Budget hits the poorest hardest, says IFS

Protesters demonstrate against the Budget on 22 June The June Budget prompted angry protests

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The coalition government's first Budget has hit the poorest families hardest, a leading economic think tank has said.

The Institute for Fiscal Studies (IFS) said the measures announced in the Budget in June were "regressive".

Its analysis suggests that low income families with children are set to lose the most - about 5% of net income - due to benefit cuts announced in the Budget.

The Treasury said it did not accept the "selective" findings of the IFS.

The IFS had already challenged the government's claim that the Budget was "progressive".

Its report was commissioned and part-funded by the End Child Poverty campaign.

The analysis suggests that cuts to areas such as housing benefit and disability allowance would hit the poorest to the tune of £422 between the Budget and April 2014.

Other income groups are forecast to lose larger amounts in cash terms, but as a percentage of take-home pay, the poorest 10% will be hardest hit, the report says.


The report concluded: "Once all of the benefit cuts are considered, the tax and benefit changes announced in the emergency Budget are clearly regressive as, on average, they hit the poorest households more than those in the upper middle of the income distribution in cash, let alone percentage, terms."

James Browne from the IFS also told Radio 4's Today programme: "However, when you also include the measures that were pre-announced by Alistair Darling in previous Budgets and pre-Budget reports, the overall package does seem somewhat regressive, particularly within the bottom nine-tenths of the income distribution."

The report also questioned the government's decision to use the Consumer Prices Index (CPI) instead of the Retail Prices Index (RPI) when calculating certain benefits.

The Treasury said the IFS's analysis ignored the pro-growth and employment effects of Budget measures, such as helping households move from benefits into work, and reductions in corporation tax.

"We went much further than any previous government has gone in explaining how our measures would impact on people, why it's a progressive budget. We stand by that robust analysis," Financial Secretary to the Treasury Mark Hoban told the BBC.

But shadow education secretary Ed Balls said that independent analysts "tend to get things right".


Nick Clegg reassured his Lib Dem colleagues in June that fairness was "hard-wired" into the Budget. This report from the IFS casts doubt on his claim and has already been seized on by Labour, who accuse the Lib Dems of providing cover for an old-fashioned Tory Budget.

The argument goes to the heart of the political debate as the country braces itself for huge cuts in public spending. That is because the coalition government has insisted that the deficit can be cut and fairness won't be sacrificed.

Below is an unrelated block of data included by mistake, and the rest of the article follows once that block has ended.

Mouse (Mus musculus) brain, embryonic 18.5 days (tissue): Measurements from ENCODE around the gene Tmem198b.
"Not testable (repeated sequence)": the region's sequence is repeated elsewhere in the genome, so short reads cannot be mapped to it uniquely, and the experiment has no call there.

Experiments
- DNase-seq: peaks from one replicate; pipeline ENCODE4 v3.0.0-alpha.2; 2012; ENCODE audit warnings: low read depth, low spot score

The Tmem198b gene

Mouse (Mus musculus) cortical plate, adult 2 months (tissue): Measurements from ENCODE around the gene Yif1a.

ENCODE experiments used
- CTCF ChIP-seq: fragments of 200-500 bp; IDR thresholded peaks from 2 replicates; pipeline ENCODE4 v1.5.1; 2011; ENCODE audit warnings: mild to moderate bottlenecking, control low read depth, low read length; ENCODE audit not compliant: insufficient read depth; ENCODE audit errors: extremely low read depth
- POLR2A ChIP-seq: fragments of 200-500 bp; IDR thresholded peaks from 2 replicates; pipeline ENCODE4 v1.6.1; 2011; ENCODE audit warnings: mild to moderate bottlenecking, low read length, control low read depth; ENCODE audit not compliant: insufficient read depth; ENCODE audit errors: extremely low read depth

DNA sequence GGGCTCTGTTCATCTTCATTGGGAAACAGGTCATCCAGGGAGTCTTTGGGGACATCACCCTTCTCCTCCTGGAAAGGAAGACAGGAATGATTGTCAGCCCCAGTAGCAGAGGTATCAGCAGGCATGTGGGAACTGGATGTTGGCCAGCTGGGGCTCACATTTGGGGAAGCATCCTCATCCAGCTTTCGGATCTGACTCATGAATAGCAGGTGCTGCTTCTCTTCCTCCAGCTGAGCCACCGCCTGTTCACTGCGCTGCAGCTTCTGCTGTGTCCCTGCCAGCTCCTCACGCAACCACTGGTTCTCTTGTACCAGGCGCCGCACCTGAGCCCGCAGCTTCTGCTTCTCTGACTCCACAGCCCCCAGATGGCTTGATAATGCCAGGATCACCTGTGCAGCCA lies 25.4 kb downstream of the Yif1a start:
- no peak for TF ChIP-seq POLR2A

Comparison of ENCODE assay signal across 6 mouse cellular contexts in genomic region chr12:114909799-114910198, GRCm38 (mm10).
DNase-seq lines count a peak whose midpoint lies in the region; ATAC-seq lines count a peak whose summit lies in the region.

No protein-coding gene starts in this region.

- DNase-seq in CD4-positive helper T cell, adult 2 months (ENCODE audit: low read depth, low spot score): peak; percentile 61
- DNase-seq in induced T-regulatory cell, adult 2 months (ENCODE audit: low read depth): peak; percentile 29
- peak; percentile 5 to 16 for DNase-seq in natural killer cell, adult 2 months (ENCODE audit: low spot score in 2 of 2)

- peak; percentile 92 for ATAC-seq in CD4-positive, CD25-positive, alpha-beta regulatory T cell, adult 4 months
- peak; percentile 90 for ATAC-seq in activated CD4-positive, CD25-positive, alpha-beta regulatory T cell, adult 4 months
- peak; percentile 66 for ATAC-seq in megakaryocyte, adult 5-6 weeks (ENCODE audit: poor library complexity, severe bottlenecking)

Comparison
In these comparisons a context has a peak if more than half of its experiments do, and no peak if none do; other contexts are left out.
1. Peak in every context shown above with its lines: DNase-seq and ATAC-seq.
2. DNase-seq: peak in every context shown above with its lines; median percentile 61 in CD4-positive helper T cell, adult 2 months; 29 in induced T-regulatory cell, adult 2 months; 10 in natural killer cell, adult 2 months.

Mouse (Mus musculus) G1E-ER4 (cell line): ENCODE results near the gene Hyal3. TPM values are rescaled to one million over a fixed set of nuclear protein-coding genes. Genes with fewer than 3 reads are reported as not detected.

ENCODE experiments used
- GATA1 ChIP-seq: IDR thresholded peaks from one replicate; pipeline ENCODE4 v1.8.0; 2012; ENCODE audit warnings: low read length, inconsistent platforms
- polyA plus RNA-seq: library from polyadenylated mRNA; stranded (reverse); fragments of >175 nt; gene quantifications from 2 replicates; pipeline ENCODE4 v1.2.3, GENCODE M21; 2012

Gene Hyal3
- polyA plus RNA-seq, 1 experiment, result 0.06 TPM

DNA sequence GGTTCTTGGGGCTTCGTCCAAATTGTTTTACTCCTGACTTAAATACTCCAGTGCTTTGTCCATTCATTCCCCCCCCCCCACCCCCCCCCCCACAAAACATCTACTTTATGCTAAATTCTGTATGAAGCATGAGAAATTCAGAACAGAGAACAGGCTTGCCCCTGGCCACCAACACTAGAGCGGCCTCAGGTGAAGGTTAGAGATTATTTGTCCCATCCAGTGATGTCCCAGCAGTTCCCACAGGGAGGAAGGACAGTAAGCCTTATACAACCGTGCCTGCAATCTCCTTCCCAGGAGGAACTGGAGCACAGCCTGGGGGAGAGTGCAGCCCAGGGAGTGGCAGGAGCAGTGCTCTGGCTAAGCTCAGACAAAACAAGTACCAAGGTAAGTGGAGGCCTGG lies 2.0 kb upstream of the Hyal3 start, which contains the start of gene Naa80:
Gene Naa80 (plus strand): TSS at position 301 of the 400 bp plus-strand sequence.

The Treasury is challenging the IFS report, saying it only looks at the impact of tax and benefit changes announced in June. Ministers argue that the bigger picture is important - for example, how might cuts in corporation tax stimulate growth and create jobs?

Lib Dem MPs in particular will be looking closely to make sure Nick Clegg sticks to his word. Some have already voiced concern about cuts in housing benefit and the rise in VAT.

"The fact is that on Budget day George Osborne and then David Cameron said this was a progressive Budget, there would not be a single child put into poverty as a result," he said.

"And what we now find out, when the detailed analysis has been done, is that the Treasury excluded certain things from that analysis. They excluded the impact of cuts in tax credits, in disability living allowance.

"And when you look at the facts, the fact is that a family with children on the lowest incomes gets hit the hardest by this Budget."


The BBC's chief economics correspondent Hugh Pym says the disagreement between the Treasury and the IFS over their forecasts was about timescales.

When George Osborne said in the Budget the measures were progressive he was referring to changes taking effect by 2012. The IFS argues that we should look at a longer period, up to 2014, taking in a fuller range of measures including cuts to housing benefit.

On that basis the IFS stands by its analysis that the full package of measures, taking in Alistair Darling's last Budget and Mr Osborne's changes, is regressive, our correspondent says.

The report said that more than three-quarters of benefit claimants were affected by increases in housing costs, which are included in the RPI.

The report said: "Low-income households of working age lose the most as a proportion of income from the tax and benefit reforms announced in the emergency Budget.

"Those who lose the least are households of working age without children in the upper half of the income distribution.

"They do not lose out from cuts in welfare spending, and they are the biggest beneficiaries from the increase in the income tax personal allowance."

In George Osborne's June Budget, the chancellor increased VAT from 17.5% to 20% and cut welfare spending.

Child benefit and public sector pay were frozen and 25% cut from public service spending.

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